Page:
In compiler at phase lexical analyzer, how does lexical analyze strip out white spaces from source file?.

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    $\begingroup$ It just ignores it. What kind of answer are you looking for? $\endgroup$ – David Richerby Oct 10 '17 at 8:28
  • $\begingroup$ It's a finite automaton. Go figure. $\endgroup$ – Raphael Oct 10 '17 at 11:10
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    $\begingroup$ This question seems to have an answer in any resource on lexers. What research have you done? What did you not understand? $\endgroup$ – Raphael Oct 10 '17 at 11:10

A brief answer is "by ignoring them". A compiler may scan the entire code more than once, but of course at least once in which case we call it a single-pass compiler. The task of lexical analyzer (or sometimes called simply scanner) is to generate tokens. This is done simply by scanning the entire code (in linear manner by loading it for example into an array) from the beginning to the end symbol-by-symbol and grouping them into tokens. Thus, while checking each symbol (of the source code) you just skip the white-space symbols. Similarly you skip comments in the source code.

As to my personal experience, I had to implement a single-pass compiler for a made-up simple language which allowed both white space symbols (TAB, NEW-LINE, SPACE) and comments. I loaded the entire source code into a linear array and as my lexical analyzer went over the code character by character it simply skipped all white space symbols and comments by moving forward the pointer pointing to the current character.

But depending on the implementation you could first pass over the source code just to remove all white spaces, and then on the second pass generate tokens.

Caution: "ignoring whitespace" shouldn't be interpreted as "remove all white space symbols from the source and then further process the source code". In some cases depending on the language construct white spaces may indicate when a token ends for example in the following piece of code

  int foo(int x)
    return x+2;

The tokens TYPE (int) and the IDENTIFIER (foo) are separated by a single SPACE. But the IDENTIFIER (foo) and immediate LEFTPAR are not separated by any white space symbol.

Also (on Derek Elkins' comment) real compilers usually use whitespace for producing clear error messages, for example for keeping track of line numbers.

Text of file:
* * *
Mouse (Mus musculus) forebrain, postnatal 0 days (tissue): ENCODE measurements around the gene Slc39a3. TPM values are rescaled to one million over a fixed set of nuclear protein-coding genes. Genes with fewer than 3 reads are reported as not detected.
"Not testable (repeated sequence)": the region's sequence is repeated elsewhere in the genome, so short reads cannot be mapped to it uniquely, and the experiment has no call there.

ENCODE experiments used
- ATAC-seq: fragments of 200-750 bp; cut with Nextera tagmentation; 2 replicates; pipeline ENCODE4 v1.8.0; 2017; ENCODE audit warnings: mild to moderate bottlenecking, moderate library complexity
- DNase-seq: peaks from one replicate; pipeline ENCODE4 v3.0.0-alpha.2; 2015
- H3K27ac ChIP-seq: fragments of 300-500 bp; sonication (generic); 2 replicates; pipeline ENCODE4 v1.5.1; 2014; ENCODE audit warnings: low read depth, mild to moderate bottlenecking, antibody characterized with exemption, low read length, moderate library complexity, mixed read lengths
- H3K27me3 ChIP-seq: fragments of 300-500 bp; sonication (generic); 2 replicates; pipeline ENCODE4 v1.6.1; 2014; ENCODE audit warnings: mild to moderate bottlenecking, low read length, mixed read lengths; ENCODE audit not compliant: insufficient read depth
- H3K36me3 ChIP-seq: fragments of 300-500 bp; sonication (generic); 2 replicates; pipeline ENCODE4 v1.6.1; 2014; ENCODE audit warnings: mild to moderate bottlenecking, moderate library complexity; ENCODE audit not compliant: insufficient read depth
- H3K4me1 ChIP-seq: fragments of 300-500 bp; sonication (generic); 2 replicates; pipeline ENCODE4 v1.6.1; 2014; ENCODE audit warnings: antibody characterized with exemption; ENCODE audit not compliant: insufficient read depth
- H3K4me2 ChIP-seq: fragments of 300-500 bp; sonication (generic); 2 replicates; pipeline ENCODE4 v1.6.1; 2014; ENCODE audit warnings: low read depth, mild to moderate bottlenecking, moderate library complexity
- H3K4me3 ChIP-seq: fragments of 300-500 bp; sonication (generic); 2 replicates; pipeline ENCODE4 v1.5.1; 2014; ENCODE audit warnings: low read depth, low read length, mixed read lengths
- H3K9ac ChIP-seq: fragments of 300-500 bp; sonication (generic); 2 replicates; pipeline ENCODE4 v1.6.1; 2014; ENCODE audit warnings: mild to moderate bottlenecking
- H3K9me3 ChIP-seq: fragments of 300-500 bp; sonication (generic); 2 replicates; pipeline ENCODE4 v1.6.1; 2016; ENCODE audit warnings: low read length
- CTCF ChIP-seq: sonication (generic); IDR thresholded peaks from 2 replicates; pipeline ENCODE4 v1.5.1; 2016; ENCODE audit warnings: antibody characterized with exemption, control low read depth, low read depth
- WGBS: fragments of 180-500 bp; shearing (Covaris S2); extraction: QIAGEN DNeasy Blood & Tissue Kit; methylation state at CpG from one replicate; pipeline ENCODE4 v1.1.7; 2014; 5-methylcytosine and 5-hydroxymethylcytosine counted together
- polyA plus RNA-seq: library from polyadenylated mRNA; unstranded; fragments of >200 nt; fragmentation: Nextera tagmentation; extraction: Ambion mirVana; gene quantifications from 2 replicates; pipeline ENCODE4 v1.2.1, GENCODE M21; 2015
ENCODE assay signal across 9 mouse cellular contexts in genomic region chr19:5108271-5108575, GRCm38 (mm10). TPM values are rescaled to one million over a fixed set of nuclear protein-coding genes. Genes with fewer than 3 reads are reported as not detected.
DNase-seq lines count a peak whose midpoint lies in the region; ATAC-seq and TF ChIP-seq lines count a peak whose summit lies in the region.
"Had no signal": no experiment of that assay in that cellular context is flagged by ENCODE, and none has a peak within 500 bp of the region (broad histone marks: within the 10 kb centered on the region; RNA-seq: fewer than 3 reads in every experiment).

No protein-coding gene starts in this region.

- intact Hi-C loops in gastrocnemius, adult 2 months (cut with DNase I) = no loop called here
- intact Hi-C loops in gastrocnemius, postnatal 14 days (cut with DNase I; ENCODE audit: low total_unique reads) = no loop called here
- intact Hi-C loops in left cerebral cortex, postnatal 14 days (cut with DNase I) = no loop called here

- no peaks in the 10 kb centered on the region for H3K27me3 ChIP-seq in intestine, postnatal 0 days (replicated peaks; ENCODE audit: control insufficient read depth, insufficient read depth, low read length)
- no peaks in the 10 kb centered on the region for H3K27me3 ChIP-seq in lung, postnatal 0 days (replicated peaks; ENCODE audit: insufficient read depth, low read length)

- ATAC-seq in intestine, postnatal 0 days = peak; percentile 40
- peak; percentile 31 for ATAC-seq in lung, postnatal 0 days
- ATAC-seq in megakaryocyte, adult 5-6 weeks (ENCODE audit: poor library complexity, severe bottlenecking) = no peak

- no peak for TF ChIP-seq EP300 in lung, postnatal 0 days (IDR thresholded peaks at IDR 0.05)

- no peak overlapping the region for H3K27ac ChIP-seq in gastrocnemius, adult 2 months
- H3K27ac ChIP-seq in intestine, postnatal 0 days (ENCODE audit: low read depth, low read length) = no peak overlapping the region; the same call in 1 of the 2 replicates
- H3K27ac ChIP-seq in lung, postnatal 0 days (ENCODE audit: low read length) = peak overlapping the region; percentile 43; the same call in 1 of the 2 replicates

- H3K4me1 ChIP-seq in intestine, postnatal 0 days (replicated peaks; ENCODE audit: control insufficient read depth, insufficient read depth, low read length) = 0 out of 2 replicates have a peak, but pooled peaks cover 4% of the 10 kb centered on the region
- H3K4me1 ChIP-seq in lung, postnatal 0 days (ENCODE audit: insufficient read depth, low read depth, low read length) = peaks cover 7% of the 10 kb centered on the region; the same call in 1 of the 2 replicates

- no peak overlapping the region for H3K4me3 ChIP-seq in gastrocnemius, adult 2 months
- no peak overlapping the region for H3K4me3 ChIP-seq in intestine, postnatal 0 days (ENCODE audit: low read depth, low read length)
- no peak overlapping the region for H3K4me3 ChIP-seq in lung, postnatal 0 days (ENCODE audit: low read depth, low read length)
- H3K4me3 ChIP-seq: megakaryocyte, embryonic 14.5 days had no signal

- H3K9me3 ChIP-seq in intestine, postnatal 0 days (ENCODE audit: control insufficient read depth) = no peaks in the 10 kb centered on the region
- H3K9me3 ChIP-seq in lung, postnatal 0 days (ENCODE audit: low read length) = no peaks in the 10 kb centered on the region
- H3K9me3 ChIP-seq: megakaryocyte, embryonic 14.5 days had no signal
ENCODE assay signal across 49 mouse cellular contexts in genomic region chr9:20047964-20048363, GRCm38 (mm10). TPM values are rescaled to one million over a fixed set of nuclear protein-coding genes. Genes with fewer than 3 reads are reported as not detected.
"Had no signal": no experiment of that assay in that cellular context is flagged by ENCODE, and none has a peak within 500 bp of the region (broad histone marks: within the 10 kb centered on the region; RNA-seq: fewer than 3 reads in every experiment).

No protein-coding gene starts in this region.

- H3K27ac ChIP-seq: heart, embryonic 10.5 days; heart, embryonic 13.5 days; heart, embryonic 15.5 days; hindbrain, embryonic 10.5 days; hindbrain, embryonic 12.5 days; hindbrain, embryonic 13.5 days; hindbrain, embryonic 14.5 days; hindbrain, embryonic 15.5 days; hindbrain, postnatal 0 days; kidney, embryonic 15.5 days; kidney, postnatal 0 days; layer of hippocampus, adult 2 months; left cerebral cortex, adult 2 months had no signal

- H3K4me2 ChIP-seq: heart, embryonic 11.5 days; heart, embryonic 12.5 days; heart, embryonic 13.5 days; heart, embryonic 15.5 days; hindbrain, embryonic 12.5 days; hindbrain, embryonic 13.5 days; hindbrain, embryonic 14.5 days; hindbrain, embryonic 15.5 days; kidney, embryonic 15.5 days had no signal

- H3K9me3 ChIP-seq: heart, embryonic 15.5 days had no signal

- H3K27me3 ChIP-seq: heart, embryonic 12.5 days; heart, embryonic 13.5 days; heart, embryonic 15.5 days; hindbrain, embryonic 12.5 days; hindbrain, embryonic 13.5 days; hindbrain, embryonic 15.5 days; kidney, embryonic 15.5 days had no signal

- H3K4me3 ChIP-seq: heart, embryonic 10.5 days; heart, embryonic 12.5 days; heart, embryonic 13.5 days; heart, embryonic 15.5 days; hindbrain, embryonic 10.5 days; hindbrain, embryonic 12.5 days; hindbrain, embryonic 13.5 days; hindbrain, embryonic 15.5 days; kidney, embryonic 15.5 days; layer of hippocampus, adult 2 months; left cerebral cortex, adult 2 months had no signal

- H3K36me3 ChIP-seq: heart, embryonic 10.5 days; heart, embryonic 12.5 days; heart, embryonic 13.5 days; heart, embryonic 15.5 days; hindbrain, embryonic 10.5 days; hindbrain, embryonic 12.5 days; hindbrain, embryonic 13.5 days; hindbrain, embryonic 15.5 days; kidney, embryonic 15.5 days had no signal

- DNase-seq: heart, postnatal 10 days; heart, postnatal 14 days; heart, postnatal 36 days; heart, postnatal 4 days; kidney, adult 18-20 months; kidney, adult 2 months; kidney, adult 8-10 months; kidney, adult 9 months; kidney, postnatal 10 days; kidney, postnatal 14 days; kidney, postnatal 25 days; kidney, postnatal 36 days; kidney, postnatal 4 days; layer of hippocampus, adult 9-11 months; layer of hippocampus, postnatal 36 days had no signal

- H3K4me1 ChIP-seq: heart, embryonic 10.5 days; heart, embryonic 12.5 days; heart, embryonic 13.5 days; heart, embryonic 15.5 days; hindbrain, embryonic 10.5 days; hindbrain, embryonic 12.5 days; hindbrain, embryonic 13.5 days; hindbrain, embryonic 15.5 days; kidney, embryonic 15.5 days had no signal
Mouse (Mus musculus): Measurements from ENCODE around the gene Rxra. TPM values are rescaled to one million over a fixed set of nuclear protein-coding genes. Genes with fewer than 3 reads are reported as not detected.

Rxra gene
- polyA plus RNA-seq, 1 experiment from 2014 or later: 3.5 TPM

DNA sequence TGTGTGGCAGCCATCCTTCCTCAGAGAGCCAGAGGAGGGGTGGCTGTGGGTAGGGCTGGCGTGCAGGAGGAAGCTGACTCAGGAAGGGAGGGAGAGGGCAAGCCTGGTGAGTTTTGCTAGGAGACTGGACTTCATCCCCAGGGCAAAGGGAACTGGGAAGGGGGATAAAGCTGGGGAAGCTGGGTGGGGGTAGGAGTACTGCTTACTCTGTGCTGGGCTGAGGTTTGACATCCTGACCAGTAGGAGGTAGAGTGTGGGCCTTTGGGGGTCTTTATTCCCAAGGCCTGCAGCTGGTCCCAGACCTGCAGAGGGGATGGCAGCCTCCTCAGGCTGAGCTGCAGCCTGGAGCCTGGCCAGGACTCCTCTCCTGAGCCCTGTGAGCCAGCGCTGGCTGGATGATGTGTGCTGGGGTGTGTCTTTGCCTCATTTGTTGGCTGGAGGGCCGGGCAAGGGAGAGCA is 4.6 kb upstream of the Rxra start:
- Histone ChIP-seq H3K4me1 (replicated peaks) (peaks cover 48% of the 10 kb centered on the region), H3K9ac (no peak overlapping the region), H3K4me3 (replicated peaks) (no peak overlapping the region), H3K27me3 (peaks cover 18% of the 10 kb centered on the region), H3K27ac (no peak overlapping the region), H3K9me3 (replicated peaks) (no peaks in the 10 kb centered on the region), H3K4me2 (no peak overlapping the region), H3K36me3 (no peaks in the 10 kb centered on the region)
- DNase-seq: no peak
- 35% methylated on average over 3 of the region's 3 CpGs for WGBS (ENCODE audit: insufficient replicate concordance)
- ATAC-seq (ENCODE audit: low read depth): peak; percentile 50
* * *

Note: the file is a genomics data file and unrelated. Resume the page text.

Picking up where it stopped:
• $\begingroup$ Nitpick: "ignoring whitespace" could be read as if the lexer would yield the same result on the input string if all whitespace was removed. That's typically not the case: whitespace is used to detect were tokens end. "Ignore" here means that whitespace is not translated into tokens by itself. $\endgroup$ – Raphael Oct 10 '17 at 11:12
  • $\begingroup$ @Raphael we do not always use white-spaces to detect end of tokens and in general white spaces do not indicate where token ends. That's not the case. Consider the following piece of code a=123;. We have the following tokens: IDENTIFIER, EQUAL, INT, SEMICOLON. The first three tokens are not separated by any whitespace symbol. Though there are cases when two tokens are separated by white spaces, for example void int func(int x).... $\endgroup$ – fade2black Oct 10 '17 at 11:46
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    $\begingroup$ Yes. The general rule is that the set of token classes must form a prefix-free set, roughly speaking. (Precedence rules, reserved keywords, etc muddle the situation.) Whitespace (as something that is not part of any token) is a useful option to effect this, and weeaken the rule somewhat. In fact, I can't think of many languages that make do completely without whitespace. $\endgroup$ – Raphael Oct 10 '17 at 13:10
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    $\begingroup$ Raphael: I don't know how to interpret "roughly speaking" in that comment, but to a first approximation there is no requirement at all that token classes be prefix-free, and very few languages (if any) manage that. Practically all token sets will include tokens which are suffixes of tokens in other sets: == vs. =; forest vs. for. Numbers are practically the only exception. The normal rule is "maximal munch", which explicitly allows sets without the prefix property. But even that rule is occasionally circumvented. (3..4 is a range in some languages, for example. Or <::in C++.) $\endgroup$ – rici Oct 10 '17 at 15:08
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    $\begingroup$ @Zephyr I guess this is the same as what operation in $2*3+1$ we should perform first: multiplication or or addition. We usually first do multiplication then addition. In other words, we resolve this disambiguity by introducing operator precedence. So the answer to your question depends on a language design and its implementation. In C/C++ I guess it would be first a++ and then addition as you suggest. Just try and see how it is evaluated in C/C++. $\endgroup$ – fade2black Oct 16 '17 at 21:08

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